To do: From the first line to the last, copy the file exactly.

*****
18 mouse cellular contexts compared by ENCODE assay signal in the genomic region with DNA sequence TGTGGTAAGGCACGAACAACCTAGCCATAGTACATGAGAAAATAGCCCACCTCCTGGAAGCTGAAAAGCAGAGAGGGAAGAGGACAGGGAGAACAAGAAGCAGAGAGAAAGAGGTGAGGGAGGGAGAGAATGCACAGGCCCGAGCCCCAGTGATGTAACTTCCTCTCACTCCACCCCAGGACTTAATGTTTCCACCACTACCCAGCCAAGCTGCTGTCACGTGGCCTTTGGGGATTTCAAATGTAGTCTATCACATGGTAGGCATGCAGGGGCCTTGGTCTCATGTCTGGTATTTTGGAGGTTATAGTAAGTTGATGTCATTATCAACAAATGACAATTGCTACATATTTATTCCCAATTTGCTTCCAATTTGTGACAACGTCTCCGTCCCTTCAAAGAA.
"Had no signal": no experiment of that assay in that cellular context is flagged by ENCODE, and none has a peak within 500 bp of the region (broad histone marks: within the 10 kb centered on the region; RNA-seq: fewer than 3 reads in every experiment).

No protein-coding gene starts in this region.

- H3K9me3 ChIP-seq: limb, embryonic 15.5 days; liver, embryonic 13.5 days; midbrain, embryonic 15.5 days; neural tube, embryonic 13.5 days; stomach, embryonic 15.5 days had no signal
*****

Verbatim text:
18 mouse cellular contexts compared by ENCODE assay signal in the genomic region with DNA sequence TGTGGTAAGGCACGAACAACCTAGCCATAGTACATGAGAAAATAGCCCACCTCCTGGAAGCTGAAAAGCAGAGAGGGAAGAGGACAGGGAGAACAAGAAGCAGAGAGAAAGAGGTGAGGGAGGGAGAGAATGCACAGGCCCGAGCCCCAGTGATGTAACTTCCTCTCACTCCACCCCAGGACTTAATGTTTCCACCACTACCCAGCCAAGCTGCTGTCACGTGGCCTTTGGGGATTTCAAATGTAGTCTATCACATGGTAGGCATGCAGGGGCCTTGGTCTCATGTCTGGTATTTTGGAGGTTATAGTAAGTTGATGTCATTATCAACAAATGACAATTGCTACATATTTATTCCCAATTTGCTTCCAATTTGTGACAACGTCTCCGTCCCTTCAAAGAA.
"Had no signal": no experiment of that assay in that cellular context is flagged by ENCODE, and none has a peak within 500 bp of the region (broad histone marks: within the 10 kb centered on the region; RNA-seq: fewer than 3 reads in every experiment).

No protein-coding gene starts in this region.

- H3K9me3 ChIP-seq: limb, embryonic 15.5 days; liver, embryonic 13.5 days; midbrain, embryonic 15.5 days; neural tube, embryonic 13.5 days; stomach, embryonic 15.5 days had no signal